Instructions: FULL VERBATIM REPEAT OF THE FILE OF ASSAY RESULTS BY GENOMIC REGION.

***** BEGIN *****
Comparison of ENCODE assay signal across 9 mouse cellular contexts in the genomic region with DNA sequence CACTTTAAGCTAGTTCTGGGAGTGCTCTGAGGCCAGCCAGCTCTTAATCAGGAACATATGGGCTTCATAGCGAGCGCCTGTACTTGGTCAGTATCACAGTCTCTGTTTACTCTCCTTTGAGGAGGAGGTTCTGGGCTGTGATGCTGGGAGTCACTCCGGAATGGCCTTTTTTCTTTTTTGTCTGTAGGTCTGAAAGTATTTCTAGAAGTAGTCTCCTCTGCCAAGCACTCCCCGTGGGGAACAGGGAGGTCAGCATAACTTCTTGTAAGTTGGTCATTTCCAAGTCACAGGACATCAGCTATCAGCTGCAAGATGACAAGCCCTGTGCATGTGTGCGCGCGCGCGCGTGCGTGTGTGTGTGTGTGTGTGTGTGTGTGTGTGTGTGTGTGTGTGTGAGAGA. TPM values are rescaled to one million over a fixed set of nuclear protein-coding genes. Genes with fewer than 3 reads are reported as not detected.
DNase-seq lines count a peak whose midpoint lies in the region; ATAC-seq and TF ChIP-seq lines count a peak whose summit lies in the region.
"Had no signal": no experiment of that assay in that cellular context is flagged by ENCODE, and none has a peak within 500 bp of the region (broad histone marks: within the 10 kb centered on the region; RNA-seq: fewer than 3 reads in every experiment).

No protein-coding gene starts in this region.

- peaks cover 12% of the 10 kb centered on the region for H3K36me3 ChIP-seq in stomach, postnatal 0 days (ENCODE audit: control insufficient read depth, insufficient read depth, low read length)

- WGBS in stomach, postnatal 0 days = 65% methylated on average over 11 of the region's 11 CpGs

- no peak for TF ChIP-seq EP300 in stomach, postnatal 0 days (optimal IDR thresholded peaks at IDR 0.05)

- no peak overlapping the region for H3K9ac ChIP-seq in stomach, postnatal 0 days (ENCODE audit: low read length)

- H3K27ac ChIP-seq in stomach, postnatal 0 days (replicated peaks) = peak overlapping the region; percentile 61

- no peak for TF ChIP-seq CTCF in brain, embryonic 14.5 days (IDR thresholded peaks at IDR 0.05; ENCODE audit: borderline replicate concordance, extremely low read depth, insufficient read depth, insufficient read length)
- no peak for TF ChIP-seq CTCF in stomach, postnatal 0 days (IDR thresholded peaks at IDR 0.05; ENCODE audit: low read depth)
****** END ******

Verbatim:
Comparison of ENCODE assay signal across 9 mouse cellular contexts in the genomic region with DNA sequence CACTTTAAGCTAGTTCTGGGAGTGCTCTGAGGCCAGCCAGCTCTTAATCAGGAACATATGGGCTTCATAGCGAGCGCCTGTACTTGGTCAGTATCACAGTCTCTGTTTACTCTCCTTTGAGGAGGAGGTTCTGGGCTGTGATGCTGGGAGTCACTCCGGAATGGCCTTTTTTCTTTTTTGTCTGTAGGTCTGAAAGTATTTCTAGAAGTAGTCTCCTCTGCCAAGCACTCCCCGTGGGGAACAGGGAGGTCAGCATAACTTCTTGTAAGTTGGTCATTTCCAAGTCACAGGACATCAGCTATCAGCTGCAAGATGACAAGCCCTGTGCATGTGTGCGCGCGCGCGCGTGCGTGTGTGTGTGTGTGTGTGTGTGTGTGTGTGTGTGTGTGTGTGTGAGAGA. TPM values are rescaled to one million over a fixed set of nuclear protein-coding genes. Genes with fewer than 3 reads are reported as not detected.
DNase-seq lines count a peak whose midpoint lies in the region; ATAC-seq and TF ChIP-seq lines count a peak whose summit lies in the region.
"Had no signal": no experiment of that assay in that cellular context is flagged by ENCODE, and none has a peak within 500 bp of the region (broad histone marks: within the 10 kb centered on the region; RNA-seq: fewer than 3 reads in every experiment).

No protein-coding gene starts in this region.

- peaks cover 12% of the 10 kb centered on the region for H3K36me3 ChIP-seq in stomach, postnatal 0 days (ENCODE audit: control insufficient read depth, insufficient read depth, low read length)

- WGBS in stomach, postnatal 0 days = 65% methylated on average over 11 of the region's 11 CpGs

- no peak for TF ChIP-seq EP300 in stomach, postnatal 0 days (optimal IDR thresholded peaks at IDR 0.05)

- no peak overlapping the region for H3K9ac ChIP-seq in stomach, postnatal 0 days (ENCODE audit: low read length)

- H3K27ac ChIP-seq in stomach, postnatal 0 days (replicated peaks) = peak overlapping the region; percentile 61

- no peak for TF ChIP-seq CTCF in brain, embryonic 14.5 days (IDR thresholded peaks at IDR 0.05; ENCODE audit: borderline replicate concordance, extremely low read depth, insufficient read depth, insufficient read length)
- no peak for TF ChIP-seq CTCF in stomach, postnatal 0 days (IDR thresholded peaks at IDR 0.05; ENCODE audit: low read depth)